DVS Analysis: The State of Youth Pitchers (2015)

The number one risk factor negatively impacting youth pitchers in the game of baseball today is the current culture in which they must develop. 

The average number of youth and professional throwing injuries continue to rise.  More pitchers are having a second Tommy John Surgery, and more pitchers on average getting their first Tommy John Surgery at earlier ages. Coincidence? Not if we conclude the patterns of our youth match the patterns of our professionals.

The DVS Model continues to show any pitcher with a DVS Score of 12 or below gets injured more often and accumulates fewer innings pitched compared to a pitcher with a DVS Score of 13.  The average DVS Score of a youth pitcher is 11.6.  Just .6 points below the current MLB average 12.2.

DVS has partnered with I.T.S. Baseball and Baseball Rebellion to track DVS Scores among a wide range of pitchers across various states, countries, ages, and ability levels.  The data below is compiled from three years of pitchers initial DVS Scores from I.T.S. Baseball, Baseball Rebellion, and the 2014 Little League World Series.  



Location: Hillsborough, NC

Highest DVS Score: 19

Lowest DVS Score: 4


Location: Nationwide

Highest DVS Score: 20

Lowest DVS Score: 5

2014 LLWS

Location: Global

Highest DVS Score: 19

Lowest DVS Score: 4

The pie charts below represent the relative distribution of INITIAL (before any training) DVS Scores compared to each groups pitchers.  

I.T.S. Baseball Distribution.jpg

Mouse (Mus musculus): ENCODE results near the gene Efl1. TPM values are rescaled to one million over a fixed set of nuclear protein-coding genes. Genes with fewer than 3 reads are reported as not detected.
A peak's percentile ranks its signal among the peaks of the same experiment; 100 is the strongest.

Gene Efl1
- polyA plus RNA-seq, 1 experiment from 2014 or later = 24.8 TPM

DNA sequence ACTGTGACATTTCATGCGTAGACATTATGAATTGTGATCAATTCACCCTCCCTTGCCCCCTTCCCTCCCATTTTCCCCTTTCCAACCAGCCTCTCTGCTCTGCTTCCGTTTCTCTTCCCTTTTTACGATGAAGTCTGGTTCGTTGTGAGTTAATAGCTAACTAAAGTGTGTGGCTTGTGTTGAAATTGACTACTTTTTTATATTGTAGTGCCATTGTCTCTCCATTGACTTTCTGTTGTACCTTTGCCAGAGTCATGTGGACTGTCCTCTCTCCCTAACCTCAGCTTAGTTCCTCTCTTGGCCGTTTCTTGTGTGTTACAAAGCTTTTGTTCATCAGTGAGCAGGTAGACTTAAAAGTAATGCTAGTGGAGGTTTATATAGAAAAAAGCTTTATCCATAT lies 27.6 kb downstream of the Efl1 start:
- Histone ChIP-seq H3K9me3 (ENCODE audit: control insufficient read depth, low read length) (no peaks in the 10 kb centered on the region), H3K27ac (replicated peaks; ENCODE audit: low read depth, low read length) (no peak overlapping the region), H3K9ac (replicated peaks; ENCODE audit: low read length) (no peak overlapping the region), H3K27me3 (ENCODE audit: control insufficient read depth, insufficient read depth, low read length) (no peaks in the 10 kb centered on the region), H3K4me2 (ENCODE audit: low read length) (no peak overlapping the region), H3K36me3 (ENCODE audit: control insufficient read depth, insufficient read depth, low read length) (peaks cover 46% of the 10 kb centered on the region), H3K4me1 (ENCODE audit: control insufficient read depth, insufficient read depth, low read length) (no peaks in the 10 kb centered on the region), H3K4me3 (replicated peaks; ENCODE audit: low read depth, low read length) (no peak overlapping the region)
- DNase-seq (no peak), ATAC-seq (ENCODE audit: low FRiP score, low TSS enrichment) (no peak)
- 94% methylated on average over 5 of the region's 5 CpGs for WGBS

• In all three groups, over 50% of  all pitchers fall into the extreme risk category (12 or below)
  • I.T.S. Baseball has the highest amount of pitchers with a DVS Score of 12 or below (71%)
  • DVS Score's of 16 or higher exist, but just in 11% of the total population.


The highest percentage of scores currently exhibit a more injurious pitching delivery. Healthier patterns do exist but on a much smaller scale.  We cannot account for all external factors that either positively or negatively affect the pitcher's initial DVS Score.  However, we continue to find pitchers who have received zero "professional pitching instruction" prior to analysis received higher DVS Scores.  Especially pitchers who were under the age of 13. The two highest DVS Scores given to an I.T.S. Baseball and Baseball Rebellion pitcher were nine and ten years of age.  It would be safe to assume in this particular case, the two pitcher's had not been exposed long enough to the current culture of bad information/teaching.

In many cases, especially at I.T.S. Baseball, the more instruction a pitcher received from outside parties, the lower the DVS Score.  The 150-mile radius outside of I.T.S. Baseball is saturated with high school, and travel ball coaches claiming to be experts on pitching mechanics.  A pitcher receiving poor instruction, pitching in a travel tournament on back to back days, is exponentially more at risk because he automatically engages with a more at risk culture.  Essentially overuse, is overexposed.

Parents have more access to information about pitching than ever before because of the internet.  But, how do they know what's right or what's wrong? There is no right or wrong filter option when searching youth pitching mechanics.  DVS wants to help those parents by first understanding if their current pitcher's delivery is at risk or not.  If it is at risk, we can offer proven solutions to enhance their son's DVS Score.

-Justin Orenduff